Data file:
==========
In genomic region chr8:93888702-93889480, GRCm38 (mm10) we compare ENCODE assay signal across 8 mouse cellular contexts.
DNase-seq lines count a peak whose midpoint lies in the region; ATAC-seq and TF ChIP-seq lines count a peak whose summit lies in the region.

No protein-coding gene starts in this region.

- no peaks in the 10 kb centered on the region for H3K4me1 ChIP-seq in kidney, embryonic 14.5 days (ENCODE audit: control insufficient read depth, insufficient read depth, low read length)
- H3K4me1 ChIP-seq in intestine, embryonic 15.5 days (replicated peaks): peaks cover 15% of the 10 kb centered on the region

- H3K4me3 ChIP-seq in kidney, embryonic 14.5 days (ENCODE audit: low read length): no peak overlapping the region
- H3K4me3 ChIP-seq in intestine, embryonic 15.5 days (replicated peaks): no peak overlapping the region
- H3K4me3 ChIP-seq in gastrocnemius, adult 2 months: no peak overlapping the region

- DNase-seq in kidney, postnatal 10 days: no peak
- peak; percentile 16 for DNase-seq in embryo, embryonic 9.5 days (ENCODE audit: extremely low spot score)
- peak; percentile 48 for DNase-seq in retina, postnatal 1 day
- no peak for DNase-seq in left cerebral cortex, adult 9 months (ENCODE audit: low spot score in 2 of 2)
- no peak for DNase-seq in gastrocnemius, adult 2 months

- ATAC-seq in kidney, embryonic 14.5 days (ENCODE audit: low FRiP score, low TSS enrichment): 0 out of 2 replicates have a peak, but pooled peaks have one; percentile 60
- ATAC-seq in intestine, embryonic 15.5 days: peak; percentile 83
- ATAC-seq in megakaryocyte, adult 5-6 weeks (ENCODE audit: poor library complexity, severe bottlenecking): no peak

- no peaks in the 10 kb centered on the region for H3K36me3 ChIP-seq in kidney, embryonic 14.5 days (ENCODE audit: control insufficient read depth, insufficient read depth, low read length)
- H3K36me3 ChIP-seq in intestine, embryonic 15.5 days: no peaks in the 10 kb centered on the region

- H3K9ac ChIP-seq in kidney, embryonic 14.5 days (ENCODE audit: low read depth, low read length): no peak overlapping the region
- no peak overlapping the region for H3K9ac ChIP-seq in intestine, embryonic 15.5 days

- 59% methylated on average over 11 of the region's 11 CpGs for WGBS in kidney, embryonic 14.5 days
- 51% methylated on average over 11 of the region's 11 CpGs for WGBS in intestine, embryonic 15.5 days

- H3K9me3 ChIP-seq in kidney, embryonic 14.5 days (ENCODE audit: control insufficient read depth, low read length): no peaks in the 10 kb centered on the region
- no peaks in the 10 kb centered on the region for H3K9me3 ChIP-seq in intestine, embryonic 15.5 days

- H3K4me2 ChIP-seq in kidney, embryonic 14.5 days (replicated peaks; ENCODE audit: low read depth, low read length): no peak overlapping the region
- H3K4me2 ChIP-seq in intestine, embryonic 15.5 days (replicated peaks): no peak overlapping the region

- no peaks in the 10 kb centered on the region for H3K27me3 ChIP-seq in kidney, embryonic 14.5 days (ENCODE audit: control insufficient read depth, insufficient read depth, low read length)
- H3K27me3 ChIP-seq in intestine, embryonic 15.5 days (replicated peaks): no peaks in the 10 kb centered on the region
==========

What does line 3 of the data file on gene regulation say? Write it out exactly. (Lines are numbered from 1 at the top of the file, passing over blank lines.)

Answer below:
No protein-coding gene starts in this region.